Lightning Talk - Application Security in a DevOps World: Three Methods for Shifting Left

Presented at AppSec USA 2016, Oct. 13, 2016, 9:45 a.m. (10 minutes)

Application Security in a DevOps World: Three Methods for Shifting Left  Operations has always resided clearly outside of development. Release candidates are tossed over the fence by development and operations was expected to "just make it work." The same can be said about many other activities, including application security. This isn't intended to be derision aimed at development-it's just a feature of how processes have historically been demarcated.  But with the emergence of the DevOps movement, organizations are beginning to apply the "shift-left" principle associated with early testing toward other facets of application development. Security, which has been treated as something you can test into an application, should be built into an application according to DevOps principles.  In this presentation, we discuss how to get development and operations working together to build security into the application. We'll outline three methods and discuss their merits and drawbacks: • Penetration testing: This is the approach most commonly used. • Hybrid testing: By applying flow (dynamic analysis) early in the process, you can that look for possible paths through the code that lead to security flaws. • Preventative testing: By taking a standards-based approach and implementing a set of activities that target defects that lead to security vulnerabilities, you are able to get ahead of security issues that diminish the effectiveness of DevOps approaches.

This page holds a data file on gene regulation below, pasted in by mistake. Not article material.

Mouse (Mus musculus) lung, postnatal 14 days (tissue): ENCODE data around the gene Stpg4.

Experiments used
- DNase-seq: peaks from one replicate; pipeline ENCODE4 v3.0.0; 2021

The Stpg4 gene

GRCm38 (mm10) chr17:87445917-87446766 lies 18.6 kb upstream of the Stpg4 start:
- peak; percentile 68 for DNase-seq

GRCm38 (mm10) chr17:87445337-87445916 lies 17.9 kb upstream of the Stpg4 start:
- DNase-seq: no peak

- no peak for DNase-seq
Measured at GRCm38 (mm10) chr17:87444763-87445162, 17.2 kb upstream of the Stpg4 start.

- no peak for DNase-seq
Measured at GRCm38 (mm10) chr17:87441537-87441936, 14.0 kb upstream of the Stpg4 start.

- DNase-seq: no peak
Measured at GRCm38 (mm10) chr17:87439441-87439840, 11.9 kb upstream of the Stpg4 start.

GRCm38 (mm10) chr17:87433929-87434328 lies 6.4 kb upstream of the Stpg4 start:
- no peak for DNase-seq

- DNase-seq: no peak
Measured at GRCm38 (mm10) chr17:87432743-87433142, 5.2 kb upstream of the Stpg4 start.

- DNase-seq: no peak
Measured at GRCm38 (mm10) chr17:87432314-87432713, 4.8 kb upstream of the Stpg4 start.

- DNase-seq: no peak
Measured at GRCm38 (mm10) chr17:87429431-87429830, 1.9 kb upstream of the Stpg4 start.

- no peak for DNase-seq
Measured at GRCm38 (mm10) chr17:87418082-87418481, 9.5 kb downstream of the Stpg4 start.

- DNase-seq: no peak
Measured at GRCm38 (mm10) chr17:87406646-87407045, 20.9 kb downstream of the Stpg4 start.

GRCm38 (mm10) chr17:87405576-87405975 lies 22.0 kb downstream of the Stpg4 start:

• Aaron Lindsay
    Aaron Lindsay been helping Parasoft's clients harden code, develop functional testing solutions, and virtualize their environments for almost 4 years. He has worked on projects all across America and South America, incorporating service virtualization into verticals that range from banking and healthcare to defense organizations. Aaron also worked with R&D team under Dr. Ciera Jaspan to identify collaboration constrains in Java frameworks and developed static analysis tools that would identify defects. He also contributed to the California Aqueducts Project.


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